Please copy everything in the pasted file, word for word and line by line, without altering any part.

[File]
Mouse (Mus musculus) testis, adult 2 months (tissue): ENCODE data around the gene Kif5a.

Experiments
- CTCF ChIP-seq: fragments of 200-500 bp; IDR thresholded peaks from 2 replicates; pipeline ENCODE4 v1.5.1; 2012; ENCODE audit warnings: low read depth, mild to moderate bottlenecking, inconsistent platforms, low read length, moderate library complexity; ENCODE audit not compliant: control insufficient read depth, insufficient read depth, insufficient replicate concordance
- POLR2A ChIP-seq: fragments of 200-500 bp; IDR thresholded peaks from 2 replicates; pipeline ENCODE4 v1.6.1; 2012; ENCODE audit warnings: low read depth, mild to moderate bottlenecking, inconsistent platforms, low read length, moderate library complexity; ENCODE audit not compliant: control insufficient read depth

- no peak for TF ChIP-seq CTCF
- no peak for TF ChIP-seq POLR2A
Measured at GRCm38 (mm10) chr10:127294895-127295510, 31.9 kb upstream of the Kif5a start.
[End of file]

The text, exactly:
Mouse (Mus musculus) testis, adult 2 months (tissue): ENCODE data around the gene Kif5a.

Experiments
- CTCF ChIP-seq: fragments of 200-500 bp; IDR thresholded peaks from 2 replicates; pipeline ENCODE4 v1.5.1; 2012; ENCODE audit warnings: low read depth, mild to moderate bottlenecking, inconsistent platforms, low read length, moderate library complexity; ENCODE audit not compliant: control insufficient read depth, insufficient read depth, insufficient replicate concordance
- POLR2A ChIP-seq: fragments of 200-500 bp; IDR thresholded peaks from 2 replicates; pipeline ENCODE4 v1.6.1; 2012; ENCODE audit warnings: low read depth, mild to moderate bottlenecking, inconsistent platforms, low read length, moderate library complexity; ENCODE audit not compliant: control insufficient read depth

- no peak for TF ChIP-seq CTCF
- no peak for TF ChIP-seq POLR2A
Measured at GRCm38 (mm10) chr10:127294895-127295510, 31.9 kb upstream of the Kif5a start.